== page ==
March 8 is International Women’s Day! This year’s theme: #EmbraceEquity.
Today’s Engaged HR blog addresses an equity-related topic that is predominantly relevant to women: the challenges faced by mothers in the workplace. As equity is about removing barriers, this conversation is about removing the barriers specific to mothers managing the dual workload of family and career. And yes, those barriers still exist!
The Great Resignation saw women exiting the workforce at nearly twice the rate of men. Approximately one third of all mothers in the workplace have left their jobs or decreased their hours since March 2020. Now, the workforce retains the lowest proportion of women in more than three decades. Why?
Firstly, childcare. The ‘choice’ to stay at home rather than work full-time is a privilege, one that not all mothers can afford to make. During the pandemic, schools and daycares were shut down along with everything else, and many daycare centers did not reopen. Even when childcare is available, it is expensive, consuming a significant portion of a working mother’s take-home wage.
Secondly, the “motherhood penalty.” This term was coined by sociologists Budig and England to describe disadvantages mothers face in the workplace after having children. One key aspect of this study is perceived incompetence, or the often-unconscious bias that women with children are less competent than their equally qualified, childless peers. The study specifically addressed female consultants with identical resumes: those who admitted to being mothers were regularly perceived to be less competent. When studying working fathers, a similar trend was not found.
Finally, lacking growth opportunities. Many mothers find themselves passed over for promotion or learning opportunities due to their family status. Often, managers believe they are being considerate in doing this; they assume that the mother would rather avoid the increased workload the opportunity would bring. What they have forgotten is that family status is a protected human rights category in Canada, so overlooking qualified candidates for this reason is discrimination.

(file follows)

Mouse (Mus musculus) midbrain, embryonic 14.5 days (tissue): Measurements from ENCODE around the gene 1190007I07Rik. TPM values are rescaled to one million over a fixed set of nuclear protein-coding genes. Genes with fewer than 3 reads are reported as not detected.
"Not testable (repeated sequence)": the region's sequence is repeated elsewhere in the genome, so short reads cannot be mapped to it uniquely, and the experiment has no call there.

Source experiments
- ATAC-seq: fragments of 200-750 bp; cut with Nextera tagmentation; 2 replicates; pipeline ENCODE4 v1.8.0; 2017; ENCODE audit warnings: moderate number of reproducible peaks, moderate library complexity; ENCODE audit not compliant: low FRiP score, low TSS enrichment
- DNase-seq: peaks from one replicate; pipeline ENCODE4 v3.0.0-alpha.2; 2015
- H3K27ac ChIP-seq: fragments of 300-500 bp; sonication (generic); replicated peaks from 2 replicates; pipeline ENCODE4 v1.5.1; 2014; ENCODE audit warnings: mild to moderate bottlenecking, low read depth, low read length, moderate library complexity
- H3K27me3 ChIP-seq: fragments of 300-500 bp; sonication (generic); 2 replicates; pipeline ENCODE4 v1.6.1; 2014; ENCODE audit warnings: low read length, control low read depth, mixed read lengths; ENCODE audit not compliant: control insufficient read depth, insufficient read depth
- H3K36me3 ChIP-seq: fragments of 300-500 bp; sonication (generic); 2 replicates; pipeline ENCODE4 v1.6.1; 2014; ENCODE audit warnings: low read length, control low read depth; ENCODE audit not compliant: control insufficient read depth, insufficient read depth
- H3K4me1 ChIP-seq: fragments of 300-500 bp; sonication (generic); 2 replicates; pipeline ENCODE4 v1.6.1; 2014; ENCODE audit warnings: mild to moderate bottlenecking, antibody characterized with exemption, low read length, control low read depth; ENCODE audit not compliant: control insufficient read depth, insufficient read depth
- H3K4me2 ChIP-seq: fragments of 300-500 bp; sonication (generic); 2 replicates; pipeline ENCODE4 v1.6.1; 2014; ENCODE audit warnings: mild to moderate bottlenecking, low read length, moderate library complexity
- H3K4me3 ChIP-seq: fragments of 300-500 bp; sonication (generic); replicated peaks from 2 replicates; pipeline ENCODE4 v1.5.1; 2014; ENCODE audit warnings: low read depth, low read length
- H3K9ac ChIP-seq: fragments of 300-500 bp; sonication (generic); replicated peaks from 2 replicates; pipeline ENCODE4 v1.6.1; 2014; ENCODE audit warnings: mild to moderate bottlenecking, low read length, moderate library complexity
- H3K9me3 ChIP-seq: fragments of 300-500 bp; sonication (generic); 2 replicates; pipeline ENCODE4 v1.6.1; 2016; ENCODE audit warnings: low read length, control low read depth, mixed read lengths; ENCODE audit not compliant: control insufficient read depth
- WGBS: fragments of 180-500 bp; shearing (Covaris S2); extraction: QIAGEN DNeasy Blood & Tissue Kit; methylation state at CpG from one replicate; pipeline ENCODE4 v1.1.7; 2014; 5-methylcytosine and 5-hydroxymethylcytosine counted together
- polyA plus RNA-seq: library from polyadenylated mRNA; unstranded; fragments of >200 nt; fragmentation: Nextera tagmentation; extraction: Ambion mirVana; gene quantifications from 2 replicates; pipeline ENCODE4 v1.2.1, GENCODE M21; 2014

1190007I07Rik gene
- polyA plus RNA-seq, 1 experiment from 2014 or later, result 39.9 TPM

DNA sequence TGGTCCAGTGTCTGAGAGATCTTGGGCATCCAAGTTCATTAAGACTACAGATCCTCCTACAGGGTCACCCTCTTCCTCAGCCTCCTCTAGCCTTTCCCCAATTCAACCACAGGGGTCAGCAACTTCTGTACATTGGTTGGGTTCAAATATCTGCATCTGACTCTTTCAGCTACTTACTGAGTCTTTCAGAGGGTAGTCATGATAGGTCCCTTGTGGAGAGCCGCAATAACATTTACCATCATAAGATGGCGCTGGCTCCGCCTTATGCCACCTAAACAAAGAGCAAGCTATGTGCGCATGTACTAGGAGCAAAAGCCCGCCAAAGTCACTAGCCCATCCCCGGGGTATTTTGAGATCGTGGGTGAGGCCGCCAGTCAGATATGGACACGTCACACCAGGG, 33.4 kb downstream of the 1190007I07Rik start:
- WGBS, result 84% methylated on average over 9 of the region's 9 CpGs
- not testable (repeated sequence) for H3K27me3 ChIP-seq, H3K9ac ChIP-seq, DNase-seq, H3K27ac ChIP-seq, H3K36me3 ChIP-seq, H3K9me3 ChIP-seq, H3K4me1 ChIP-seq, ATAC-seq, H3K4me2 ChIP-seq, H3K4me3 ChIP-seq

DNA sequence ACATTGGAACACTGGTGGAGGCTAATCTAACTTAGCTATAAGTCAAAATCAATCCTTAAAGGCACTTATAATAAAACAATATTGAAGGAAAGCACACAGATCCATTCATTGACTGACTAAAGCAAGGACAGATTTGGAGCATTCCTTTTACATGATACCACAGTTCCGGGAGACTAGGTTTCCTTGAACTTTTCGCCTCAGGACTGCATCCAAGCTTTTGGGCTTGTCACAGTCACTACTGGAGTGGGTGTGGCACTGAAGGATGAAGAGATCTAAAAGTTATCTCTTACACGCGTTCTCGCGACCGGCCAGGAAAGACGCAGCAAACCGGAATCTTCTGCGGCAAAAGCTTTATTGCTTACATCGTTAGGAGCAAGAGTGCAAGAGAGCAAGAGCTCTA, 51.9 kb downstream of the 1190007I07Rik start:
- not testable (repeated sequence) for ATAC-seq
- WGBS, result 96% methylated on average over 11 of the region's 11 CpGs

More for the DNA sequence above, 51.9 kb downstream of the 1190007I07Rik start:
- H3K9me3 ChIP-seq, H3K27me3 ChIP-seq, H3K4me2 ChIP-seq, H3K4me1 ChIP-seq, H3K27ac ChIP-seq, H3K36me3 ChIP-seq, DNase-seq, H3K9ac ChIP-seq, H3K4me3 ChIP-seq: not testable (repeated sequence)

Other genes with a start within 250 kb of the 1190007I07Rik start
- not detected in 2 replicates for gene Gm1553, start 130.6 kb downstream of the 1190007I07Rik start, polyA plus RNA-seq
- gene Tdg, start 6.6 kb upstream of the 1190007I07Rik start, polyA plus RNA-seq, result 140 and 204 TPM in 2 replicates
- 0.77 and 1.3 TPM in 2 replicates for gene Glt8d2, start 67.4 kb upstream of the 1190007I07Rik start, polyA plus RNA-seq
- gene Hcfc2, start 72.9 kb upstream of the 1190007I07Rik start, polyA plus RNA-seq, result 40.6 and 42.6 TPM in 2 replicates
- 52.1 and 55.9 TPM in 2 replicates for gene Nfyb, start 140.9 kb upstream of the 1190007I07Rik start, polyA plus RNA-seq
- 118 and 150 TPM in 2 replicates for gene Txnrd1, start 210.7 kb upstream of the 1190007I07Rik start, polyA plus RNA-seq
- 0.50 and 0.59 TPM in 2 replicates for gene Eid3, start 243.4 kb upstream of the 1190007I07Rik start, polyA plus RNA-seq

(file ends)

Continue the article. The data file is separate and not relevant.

Now that we know these issues exist, what can we do about them?
Here are some ideas to provide a supportive workplace for the mothers in your organization. These ideas are also relevant to working fathers and other guardians of young children, so be sure to consider those groups when implementing any of the suggestions below!
- Provide flexibility in your work schedule to allow for school pickups and drop-offs and afterschool activities. Mothers are particularly interested in virtual or hybrid roles that decrease the financial burden of regular childcare. Whether virtual or in-person, encourage employees to disconnect during off hours to spend time with their families.
- Nearly half of working mothers state that childcare is the reason they hesitate to return to the workplace or simply do not return at all, so support your staff in obtaining childcare. This support can take many forms, including financial support, building relationships with nearby daycare centres, or even providing on-site daycare facilities.
- As your office workplace increases its virtual and in-person social activities post-pandemic, offer family-friendly opportunities to connect. Consider an outdoor picnic or barbeque, a boardgame tournament, or a multifamily meetup at a nearby park.
- Find opportunities to welcome children into the workplace. This may not be feasible for all workplaces, especially those with high security or confidentiality measures, but in many cases a family tour of the office is possible. If your office is remote or hybrid, invite children to say ‘hello’ on your videoconference calls. Consider job shadowing opportunities or take your kid to work days to help older children learn more about their mother’s world.
- Most importantly, acknowledge the individuality of each member of your workforce. Take the time to get to know your direct reports, their career goals, and aspirations. Offer advancement and growth opportunities to all staff, not just your child-free high performers.
Your Engaged HR Assignment: This week, consider how you are supporting mothers and other working caregivers in your organization. What formal or informal structures are in place to show these groups that they, their families, and their contributions are welcome and valued? Interested in adapting your policies or creating something new? Call us, we can help!
Looking to learn more about other HR topics? Check out our Art of HR series!